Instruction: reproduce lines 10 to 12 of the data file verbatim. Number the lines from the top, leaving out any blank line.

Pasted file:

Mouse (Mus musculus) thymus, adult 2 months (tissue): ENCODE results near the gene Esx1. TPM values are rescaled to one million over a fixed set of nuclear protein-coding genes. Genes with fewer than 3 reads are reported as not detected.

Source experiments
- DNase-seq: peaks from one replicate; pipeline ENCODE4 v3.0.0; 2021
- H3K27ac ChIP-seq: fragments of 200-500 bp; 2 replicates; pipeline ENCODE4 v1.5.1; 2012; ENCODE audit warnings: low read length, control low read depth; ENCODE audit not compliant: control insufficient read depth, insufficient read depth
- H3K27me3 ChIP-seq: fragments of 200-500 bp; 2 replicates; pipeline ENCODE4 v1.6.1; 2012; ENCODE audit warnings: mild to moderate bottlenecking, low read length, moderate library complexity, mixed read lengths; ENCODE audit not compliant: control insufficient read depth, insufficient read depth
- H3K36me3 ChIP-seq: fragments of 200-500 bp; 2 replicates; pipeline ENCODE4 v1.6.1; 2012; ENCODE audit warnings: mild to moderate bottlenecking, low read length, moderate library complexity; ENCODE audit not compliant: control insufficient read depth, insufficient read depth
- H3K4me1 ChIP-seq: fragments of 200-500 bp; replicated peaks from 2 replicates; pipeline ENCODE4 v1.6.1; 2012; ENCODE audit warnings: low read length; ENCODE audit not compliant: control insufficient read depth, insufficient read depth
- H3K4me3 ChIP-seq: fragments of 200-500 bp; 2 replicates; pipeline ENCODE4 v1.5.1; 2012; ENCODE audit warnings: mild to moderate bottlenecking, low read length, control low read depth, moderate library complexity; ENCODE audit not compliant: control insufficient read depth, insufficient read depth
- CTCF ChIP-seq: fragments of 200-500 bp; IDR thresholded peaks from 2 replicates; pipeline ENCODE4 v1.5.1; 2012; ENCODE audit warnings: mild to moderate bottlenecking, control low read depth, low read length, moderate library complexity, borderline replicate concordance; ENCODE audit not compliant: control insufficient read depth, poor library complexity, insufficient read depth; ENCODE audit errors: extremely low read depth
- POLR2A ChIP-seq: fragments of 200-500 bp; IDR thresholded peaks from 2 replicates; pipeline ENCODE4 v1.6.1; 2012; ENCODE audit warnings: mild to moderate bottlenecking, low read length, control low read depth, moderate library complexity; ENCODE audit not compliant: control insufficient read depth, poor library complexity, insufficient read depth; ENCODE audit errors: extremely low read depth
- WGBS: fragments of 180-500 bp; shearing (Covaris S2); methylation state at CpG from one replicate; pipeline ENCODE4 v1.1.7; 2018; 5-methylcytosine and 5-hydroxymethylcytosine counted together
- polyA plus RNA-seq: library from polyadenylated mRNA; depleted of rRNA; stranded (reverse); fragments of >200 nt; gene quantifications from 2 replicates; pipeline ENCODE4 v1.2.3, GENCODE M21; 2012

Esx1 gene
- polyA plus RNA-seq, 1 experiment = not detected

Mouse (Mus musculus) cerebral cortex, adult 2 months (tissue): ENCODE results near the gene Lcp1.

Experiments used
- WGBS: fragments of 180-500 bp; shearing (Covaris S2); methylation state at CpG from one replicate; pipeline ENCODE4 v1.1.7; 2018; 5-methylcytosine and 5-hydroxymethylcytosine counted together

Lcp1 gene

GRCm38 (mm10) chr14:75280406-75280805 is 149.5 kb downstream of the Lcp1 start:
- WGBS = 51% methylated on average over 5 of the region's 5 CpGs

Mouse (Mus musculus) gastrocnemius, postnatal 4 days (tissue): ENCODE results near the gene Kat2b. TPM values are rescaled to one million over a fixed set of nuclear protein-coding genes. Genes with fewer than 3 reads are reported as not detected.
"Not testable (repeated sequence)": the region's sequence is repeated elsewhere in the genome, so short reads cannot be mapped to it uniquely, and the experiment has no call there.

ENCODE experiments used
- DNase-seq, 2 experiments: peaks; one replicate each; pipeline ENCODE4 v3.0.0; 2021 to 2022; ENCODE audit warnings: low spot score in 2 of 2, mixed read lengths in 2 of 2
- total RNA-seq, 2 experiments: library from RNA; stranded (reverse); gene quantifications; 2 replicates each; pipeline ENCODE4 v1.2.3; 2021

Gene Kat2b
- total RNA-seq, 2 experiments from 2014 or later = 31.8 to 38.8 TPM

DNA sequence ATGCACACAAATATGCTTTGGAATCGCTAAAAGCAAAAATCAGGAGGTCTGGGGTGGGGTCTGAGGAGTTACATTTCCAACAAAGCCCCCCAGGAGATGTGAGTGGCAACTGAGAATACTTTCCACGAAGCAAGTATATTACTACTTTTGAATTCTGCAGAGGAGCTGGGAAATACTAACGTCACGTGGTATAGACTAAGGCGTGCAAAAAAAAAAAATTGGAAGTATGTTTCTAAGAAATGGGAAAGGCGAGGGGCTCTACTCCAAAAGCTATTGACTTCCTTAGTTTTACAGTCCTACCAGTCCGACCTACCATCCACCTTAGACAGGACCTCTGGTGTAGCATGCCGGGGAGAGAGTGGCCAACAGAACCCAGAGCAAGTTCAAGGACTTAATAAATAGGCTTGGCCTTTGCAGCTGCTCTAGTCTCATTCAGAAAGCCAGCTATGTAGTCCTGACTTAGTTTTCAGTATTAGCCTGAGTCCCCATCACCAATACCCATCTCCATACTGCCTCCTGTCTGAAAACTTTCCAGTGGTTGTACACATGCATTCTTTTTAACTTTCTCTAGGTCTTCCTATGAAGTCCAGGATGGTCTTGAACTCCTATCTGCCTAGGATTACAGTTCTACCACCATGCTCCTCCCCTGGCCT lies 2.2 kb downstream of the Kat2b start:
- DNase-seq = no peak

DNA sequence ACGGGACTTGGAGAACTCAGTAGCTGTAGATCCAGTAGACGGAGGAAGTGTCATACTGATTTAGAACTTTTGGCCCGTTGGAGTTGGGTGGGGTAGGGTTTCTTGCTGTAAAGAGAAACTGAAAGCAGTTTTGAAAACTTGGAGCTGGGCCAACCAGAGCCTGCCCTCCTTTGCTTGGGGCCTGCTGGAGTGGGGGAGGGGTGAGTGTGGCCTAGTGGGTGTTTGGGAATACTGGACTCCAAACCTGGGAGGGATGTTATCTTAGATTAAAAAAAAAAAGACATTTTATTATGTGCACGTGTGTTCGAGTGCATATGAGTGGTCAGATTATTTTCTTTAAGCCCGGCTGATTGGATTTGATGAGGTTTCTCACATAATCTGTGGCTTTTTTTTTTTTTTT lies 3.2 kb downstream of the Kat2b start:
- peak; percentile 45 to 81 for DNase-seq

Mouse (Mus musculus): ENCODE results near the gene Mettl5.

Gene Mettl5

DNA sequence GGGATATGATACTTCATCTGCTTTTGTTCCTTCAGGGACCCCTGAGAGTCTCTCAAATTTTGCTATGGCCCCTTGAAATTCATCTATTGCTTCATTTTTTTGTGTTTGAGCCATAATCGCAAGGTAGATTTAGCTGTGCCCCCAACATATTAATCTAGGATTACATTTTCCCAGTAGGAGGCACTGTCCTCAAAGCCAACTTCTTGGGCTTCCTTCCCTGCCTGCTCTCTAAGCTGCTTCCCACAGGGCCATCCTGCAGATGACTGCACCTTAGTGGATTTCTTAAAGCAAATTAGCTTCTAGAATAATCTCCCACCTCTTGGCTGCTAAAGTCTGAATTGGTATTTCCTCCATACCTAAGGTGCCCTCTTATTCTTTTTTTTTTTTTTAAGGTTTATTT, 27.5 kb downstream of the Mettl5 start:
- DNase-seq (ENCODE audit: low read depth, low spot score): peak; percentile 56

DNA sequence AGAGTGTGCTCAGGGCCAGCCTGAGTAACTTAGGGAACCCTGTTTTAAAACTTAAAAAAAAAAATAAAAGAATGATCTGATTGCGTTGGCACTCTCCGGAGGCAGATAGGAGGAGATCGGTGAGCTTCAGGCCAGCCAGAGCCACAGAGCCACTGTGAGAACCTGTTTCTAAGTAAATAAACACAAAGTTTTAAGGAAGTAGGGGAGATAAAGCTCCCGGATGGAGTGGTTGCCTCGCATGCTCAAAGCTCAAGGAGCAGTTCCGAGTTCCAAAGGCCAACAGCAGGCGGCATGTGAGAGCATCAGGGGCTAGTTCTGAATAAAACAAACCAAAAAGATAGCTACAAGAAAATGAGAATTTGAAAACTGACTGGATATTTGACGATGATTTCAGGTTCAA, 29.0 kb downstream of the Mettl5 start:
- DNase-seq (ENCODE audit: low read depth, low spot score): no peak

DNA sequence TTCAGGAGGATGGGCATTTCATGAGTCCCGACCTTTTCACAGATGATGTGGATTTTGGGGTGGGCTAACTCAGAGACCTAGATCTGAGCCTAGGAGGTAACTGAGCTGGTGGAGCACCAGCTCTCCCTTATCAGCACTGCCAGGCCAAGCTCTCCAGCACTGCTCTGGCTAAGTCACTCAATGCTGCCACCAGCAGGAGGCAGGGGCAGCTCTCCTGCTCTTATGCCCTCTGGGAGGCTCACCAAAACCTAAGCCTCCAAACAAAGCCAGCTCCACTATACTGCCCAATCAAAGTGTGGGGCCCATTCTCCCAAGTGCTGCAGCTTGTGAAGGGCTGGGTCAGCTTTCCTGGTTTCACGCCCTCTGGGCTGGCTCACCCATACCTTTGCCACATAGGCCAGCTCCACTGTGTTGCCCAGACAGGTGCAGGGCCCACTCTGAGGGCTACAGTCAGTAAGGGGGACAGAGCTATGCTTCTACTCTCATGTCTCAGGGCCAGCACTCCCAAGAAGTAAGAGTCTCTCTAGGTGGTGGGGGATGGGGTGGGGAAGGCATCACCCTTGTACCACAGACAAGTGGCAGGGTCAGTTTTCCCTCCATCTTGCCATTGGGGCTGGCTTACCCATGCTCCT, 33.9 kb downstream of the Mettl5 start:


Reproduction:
- POLR2A ChIP-seq: fragments of 200-500 bp; IDR thresholded peaks from 2 replicates; pipeline ENCODE4 v1.6.1; 2012; ENCODE audit warnings: mild to moderate bottlenecking, low read length, control low read depth, moderate library complexity; ENCODE audit not compliant: control insufficient read depth, poor library complexity, insufficient read depth; ENCODE audit errors: extremely low read depth
- WGBS: fragments of 180-500 bp; shearing (Covaris S2); methylation state at CpG from one replicate; pipeline ENCODE4 v1.1.7; 2018; 5-methylcytosine and 5-hydroxymethylcytosine counted together
- polyA plus RNA-seq: library from polyadenylated mRNA; depleted of rRNA; stranded (reverse); fragments of >200 nt; gene quantifications from 2 replicates; pipeline ENCODE4 v1.2.3, GENCODE M21; 2012